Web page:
2) How will Microsoft return the credibility of Azure, Office365 and TFS-Online to not leak the data to NSA (and possibly from NSA to US competitors)? From the point of view of non-US customers? Can customers control the data movement to not cross the borders to US?


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    Your session was amazing. You seem a humble person first and foremost.

    In recent years Microsoft is claiming that companies which use linux and other open source projects are infringing on its 'families' of patents, and as a result Microsoft is collecting licensing fees from these companies. What's your opinion on that?. 

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    will hololends have minecraft multiplayer feature?

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    H Mirebrahimi

    is microsoft going to expert windows phone for other nokia android devices like nokia x and nokia xl???????please answer

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    My favorite part:

    Q: C# started as an object-oriented, imparitive programming language, and has gained more functional programming concepts. Will this continue and where would you draw the line?

    A: "We're proving over the time that there isn't a line. No functional programming language is purely immutable because you have to produce output at some point. It's a question of how immutable you are. Functional languages tend to favor immutability heavily, whereas object-oriented languages tend to favor statefull and imperitive. We're all exploring the intersection between those."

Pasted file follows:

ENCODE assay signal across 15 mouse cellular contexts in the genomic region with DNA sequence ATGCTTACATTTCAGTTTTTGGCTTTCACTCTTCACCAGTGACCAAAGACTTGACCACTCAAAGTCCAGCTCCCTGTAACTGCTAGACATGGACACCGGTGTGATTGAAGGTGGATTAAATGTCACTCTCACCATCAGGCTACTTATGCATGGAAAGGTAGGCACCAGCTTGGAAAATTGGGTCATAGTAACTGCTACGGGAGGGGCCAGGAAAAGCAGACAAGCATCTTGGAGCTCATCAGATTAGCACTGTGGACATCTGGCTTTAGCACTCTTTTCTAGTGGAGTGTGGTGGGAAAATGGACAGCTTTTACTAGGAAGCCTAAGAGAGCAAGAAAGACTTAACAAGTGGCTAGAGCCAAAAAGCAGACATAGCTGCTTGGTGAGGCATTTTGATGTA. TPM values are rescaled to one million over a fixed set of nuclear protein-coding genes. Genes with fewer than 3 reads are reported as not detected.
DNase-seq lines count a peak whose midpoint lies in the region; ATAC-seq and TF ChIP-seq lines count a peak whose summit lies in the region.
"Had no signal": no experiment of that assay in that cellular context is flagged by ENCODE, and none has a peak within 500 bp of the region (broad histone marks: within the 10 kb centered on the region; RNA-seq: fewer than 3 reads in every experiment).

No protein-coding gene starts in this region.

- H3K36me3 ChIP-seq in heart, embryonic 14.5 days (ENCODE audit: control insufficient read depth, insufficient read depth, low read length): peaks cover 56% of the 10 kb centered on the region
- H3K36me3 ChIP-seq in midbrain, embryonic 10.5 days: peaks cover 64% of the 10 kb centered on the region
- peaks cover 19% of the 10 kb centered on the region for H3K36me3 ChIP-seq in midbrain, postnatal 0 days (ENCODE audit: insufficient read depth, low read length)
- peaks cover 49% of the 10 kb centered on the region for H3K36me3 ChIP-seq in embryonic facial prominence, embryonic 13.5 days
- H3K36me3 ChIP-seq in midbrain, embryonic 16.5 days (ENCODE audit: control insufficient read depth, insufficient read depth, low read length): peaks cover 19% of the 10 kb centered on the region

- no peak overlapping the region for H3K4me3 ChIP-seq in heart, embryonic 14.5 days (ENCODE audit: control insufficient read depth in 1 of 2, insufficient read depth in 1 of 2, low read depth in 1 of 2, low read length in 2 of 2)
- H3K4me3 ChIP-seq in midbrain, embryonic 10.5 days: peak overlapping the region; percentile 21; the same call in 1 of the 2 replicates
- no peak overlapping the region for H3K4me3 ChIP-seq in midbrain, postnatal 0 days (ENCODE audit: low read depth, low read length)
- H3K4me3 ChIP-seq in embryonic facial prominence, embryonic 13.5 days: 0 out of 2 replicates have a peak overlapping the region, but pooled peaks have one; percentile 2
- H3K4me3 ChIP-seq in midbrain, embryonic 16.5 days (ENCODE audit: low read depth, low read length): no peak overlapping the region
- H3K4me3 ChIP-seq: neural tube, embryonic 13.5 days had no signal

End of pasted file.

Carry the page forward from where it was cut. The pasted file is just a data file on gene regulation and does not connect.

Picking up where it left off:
"The projects I've worked on recently, Roslyn and TypeScript, a lot of the techniques we used inside the compiler, for example, are functional programming techniques and a lot of immutable data structures."

    "Just because in this world of cmoputing that you have now you have mutable state, and you have multi-threading. You can have one or the other, but never do both. That would be a recipe for pain. If you want mutability, you have to be really careful with having threads modify your state. But if you're immutable, you can share with zero cost. You can had off a reference that's never changing. So you can have many threads *reading* the same data. That's always safe and is a liberating way to think about the problem. That's why I find immutability to be very attractive as programming tool."

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    While any static-type language is an improvement over JavaScript, I dream of the world where JavaScript's (and its supersets/workarounds') monopoly as the only programming language for the web browser operating system is over.

    To that end, JavaScript engines built into modern browsers seem to be fast enough to have a C# and/or Java interpreter/debugger written in JavaScript and working in all major browsers.

    I am sure Andres thought about this. It would love to know why this is not being done.